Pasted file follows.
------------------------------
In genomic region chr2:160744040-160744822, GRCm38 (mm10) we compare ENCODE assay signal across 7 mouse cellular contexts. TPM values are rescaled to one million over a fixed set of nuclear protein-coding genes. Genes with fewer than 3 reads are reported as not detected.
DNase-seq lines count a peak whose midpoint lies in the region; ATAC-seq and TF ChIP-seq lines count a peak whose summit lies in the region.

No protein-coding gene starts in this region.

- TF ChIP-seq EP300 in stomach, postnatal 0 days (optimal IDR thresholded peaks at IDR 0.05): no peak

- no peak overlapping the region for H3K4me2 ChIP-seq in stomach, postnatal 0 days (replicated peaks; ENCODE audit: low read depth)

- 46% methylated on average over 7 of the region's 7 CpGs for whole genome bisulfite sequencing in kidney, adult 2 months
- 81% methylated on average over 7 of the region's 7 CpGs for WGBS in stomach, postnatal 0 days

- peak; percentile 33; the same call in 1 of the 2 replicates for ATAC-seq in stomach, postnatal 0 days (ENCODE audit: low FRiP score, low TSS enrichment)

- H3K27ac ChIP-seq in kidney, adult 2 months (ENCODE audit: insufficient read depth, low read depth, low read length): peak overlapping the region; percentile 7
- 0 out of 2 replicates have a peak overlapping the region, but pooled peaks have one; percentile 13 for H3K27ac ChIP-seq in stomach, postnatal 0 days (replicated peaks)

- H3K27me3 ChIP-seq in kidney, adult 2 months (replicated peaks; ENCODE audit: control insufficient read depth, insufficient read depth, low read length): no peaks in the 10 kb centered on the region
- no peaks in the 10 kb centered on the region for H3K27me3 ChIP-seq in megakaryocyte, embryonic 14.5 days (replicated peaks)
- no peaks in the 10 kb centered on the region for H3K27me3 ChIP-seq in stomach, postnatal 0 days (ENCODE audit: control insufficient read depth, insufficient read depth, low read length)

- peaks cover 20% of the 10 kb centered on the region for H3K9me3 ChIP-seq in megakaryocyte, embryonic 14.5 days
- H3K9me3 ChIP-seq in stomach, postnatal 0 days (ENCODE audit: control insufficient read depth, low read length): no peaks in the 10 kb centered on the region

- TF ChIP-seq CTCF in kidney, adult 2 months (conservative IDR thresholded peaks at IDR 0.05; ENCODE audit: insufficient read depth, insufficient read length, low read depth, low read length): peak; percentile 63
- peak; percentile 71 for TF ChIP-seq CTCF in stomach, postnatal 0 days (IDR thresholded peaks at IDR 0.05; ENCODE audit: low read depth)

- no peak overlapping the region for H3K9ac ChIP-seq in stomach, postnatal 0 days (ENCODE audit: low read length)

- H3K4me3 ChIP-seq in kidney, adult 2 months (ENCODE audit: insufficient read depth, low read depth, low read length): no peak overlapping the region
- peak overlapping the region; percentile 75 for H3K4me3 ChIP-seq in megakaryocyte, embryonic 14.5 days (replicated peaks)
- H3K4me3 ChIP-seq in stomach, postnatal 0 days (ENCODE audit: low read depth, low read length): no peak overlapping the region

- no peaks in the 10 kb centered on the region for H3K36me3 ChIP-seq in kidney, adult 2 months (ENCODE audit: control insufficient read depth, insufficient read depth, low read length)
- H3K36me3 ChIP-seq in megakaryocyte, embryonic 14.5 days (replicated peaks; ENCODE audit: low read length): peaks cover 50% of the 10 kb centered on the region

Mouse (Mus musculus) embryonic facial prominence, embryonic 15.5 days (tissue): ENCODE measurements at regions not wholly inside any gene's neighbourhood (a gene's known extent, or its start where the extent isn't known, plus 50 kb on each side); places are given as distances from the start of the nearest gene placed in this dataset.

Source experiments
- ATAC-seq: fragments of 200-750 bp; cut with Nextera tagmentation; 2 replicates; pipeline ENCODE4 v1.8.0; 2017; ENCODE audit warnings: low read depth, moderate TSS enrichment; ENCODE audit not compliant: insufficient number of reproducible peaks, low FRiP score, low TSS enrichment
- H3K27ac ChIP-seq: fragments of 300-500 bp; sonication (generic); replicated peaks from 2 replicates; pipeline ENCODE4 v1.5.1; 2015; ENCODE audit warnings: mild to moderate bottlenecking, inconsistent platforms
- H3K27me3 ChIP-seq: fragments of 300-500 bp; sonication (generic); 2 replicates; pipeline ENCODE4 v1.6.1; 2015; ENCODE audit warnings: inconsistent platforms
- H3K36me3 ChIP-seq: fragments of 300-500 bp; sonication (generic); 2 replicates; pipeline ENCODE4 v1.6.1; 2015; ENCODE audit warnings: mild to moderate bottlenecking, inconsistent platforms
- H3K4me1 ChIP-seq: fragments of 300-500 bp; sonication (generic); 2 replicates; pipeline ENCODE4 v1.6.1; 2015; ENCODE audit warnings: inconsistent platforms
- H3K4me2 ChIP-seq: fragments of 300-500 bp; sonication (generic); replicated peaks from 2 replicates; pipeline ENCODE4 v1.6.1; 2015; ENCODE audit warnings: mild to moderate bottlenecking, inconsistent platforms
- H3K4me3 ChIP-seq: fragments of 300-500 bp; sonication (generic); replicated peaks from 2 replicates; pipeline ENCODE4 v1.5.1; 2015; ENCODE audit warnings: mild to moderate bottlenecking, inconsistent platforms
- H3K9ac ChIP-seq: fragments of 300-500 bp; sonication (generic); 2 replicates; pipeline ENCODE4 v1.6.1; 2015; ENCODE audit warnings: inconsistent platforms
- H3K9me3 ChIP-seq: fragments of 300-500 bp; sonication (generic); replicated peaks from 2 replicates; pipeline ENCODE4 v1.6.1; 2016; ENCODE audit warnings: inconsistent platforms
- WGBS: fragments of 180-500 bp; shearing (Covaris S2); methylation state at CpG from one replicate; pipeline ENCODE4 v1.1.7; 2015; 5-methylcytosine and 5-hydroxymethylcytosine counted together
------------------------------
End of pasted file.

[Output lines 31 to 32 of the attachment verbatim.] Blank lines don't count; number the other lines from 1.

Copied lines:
- H3K4me2 ChIP-seq: fragments of 300-500 bp; sonication (generic); replicated peaks from 2 replicates; pipeline ENCODE4 v1.6.1; 2015; ENCODE audit warnings: mild to moderate bottlenecking, inconsistent platforms
- H3K4me3 ChIP-seq: fragments of 300-500 bp; sonication (generic); replicated peaks from 2 replicates; pipeline ENCODE4 v1.5.1; 2015; ENCODE audit warnings: mild to moderate bottlenecking, inconsistent platforms